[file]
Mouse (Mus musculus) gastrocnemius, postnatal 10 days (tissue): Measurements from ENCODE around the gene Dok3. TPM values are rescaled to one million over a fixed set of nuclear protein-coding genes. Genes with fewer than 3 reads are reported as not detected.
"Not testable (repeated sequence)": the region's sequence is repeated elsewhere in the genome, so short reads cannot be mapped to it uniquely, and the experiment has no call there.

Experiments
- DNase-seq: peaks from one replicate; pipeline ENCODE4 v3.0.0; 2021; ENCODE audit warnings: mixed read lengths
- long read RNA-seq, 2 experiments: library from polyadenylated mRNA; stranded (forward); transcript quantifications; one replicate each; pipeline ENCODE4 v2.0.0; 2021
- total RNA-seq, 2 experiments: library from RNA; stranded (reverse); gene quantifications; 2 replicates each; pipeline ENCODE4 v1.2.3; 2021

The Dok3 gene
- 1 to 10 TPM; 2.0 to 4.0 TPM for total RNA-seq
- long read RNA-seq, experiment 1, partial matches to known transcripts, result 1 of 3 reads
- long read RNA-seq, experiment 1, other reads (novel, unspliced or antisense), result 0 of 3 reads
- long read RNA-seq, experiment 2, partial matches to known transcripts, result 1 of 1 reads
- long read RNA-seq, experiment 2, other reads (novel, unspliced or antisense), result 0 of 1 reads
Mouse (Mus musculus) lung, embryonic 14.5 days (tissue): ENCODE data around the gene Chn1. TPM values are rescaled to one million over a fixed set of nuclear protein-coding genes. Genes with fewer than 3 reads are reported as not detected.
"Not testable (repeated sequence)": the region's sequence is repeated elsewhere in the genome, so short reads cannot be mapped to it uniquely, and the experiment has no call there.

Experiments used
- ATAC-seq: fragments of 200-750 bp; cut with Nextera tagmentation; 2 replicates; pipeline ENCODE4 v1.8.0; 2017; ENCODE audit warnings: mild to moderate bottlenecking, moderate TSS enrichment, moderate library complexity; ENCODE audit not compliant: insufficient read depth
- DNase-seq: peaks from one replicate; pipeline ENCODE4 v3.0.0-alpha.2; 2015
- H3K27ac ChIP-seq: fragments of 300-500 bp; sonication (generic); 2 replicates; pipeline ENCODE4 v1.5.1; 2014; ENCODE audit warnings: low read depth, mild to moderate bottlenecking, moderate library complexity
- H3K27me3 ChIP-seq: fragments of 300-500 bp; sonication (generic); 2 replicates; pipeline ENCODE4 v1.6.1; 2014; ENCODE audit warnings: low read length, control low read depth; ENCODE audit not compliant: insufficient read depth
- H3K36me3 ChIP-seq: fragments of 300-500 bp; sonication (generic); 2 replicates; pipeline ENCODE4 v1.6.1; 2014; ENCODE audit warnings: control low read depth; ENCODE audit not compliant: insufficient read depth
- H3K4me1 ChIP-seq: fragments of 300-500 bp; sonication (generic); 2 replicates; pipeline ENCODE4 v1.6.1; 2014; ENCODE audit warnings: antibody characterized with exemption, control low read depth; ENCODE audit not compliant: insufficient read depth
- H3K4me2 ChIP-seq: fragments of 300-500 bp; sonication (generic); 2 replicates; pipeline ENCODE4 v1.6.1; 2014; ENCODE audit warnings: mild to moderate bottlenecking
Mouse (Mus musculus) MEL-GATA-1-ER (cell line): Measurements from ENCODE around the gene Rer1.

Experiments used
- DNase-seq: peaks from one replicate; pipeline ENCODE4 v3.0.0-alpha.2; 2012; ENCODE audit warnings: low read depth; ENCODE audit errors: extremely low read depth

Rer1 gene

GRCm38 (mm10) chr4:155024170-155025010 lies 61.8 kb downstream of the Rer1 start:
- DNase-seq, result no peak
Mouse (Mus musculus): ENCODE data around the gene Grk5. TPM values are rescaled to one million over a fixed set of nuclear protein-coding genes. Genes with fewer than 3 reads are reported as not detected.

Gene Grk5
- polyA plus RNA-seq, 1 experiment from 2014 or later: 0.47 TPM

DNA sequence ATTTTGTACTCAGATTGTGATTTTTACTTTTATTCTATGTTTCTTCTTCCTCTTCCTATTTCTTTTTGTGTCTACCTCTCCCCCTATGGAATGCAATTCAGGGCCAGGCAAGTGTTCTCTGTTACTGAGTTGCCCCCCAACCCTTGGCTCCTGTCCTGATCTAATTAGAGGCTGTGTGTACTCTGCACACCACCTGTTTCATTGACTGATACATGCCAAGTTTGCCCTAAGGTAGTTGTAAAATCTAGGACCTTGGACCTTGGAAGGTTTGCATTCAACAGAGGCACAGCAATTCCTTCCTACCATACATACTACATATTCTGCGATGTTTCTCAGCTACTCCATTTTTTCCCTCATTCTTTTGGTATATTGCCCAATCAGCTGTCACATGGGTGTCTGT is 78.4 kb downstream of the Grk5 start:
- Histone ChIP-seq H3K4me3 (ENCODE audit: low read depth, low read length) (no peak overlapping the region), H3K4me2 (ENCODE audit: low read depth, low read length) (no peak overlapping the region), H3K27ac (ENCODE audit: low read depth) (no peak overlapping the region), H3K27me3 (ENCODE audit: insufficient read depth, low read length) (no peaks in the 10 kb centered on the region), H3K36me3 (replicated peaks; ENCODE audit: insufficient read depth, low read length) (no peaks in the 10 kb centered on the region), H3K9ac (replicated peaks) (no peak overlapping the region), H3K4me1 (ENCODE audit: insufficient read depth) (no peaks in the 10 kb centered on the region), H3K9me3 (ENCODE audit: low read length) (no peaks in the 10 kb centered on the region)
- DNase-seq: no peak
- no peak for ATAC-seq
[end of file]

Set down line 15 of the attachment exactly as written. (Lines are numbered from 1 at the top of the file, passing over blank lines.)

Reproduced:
Experiments used